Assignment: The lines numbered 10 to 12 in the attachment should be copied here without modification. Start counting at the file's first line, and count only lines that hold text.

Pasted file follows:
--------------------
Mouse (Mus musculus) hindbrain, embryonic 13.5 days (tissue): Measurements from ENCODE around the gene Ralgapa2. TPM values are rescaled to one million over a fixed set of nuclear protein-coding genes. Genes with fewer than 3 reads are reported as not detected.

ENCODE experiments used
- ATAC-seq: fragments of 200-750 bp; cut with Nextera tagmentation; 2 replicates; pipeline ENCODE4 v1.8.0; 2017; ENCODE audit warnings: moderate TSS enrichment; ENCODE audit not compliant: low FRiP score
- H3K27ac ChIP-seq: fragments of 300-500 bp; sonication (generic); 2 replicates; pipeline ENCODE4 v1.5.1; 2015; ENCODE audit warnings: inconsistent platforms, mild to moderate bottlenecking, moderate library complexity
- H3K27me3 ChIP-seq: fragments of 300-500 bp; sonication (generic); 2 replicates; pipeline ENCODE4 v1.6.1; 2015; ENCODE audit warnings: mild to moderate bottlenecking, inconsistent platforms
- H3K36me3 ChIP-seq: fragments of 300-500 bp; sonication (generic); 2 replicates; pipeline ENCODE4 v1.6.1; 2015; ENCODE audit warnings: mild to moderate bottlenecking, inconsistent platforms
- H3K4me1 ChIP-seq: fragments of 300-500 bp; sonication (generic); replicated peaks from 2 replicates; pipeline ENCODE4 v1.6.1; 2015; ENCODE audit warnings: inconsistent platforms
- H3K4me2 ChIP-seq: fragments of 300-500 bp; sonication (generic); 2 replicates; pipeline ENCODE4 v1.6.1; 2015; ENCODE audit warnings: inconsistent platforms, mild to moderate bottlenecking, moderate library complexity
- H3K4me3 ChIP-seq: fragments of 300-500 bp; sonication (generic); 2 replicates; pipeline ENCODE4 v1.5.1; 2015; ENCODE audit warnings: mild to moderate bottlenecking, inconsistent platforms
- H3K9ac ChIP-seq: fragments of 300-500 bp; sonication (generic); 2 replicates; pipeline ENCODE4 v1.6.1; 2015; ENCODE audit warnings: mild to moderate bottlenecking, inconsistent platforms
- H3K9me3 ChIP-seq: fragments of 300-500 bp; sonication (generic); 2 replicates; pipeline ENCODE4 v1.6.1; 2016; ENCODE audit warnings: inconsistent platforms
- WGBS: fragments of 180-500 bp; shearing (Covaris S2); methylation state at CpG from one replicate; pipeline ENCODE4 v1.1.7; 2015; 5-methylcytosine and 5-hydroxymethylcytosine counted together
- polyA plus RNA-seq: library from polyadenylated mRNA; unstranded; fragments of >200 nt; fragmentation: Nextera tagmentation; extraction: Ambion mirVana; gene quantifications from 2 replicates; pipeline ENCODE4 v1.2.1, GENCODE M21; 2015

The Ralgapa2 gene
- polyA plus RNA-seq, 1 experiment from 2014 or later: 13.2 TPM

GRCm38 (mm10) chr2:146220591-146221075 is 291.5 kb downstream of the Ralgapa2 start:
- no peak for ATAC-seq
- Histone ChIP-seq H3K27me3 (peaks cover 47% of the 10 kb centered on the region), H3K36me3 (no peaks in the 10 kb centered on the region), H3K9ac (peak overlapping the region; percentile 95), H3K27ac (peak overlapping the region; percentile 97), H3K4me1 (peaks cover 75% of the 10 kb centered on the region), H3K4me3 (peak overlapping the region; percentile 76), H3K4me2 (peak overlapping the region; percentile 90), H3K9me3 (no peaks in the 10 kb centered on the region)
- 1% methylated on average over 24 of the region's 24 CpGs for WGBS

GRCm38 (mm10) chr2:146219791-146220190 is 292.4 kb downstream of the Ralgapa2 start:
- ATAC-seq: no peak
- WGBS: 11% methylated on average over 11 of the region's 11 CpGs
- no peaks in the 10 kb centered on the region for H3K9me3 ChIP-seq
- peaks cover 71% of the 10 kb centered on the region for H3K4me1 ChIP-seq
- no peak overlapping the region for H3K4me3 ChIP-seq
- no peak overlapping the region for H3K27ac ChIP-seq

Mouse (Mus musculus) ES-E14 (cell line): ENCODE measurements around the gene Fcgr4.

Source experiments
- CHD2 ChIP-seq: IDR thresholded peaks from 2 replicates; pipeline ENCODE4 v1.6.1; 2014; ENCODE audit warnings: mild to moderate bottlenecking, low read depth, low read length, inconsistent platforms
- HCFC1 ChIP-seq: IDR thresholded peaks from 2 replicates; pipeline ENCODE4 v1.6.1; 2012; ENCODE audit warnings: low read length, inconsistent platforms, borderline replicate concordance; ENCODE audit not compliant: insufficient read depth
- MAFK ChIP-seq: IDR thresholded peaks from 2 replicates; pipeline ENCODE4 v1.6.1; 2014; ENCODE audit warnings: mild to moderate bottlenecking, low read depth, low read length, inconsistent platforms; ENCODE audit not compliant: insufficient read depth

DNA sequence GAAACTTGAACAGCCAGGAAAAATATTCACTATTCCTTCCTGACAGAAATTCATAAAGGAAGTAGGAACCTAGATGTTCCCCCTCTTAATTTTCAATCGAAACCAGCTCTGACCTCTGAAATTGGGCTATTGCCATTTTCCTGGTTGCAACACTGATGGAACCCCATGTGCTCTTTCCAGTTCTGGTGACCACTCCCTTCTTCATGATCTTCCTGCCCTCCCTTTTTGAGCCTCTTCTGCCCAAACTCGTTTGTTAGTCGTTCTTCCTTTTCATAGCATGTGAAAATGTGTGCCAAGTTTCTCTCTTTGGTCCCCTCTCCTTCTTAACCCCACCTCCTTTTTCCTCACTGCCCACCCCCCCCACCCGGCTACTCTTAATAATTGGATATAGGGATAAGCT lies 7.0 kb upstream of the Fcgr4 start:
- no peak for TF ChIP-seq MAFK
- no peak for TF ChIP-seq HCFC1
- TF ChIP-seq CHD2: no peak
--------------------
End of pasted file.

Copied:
- H3K9ac ChIP-seq: fragments of 300-500 bp; sonication (generic); 2 replicates; pipeline ENCODE4 v1.6.1; 2015; ENCODE audit warnings: mild to moderate bottlenecking, inconsistent platforms
- H3K9me3 ChIP-seq: fragments of 300-500 bp; sonication (generic); 2 replicates; pipeline ENCODE4 v1.6.1; 2016; ENCODE audit warnings: inconsistent platforms
- WGBS: fragments of 180-500 bp; shearing (Covaris S2); methylation state at CpG from one replicate; pipeline ENCODE4 v1.1.7; 2015; 5-methylcytosine and 5-hydroxymethylcytosine counted together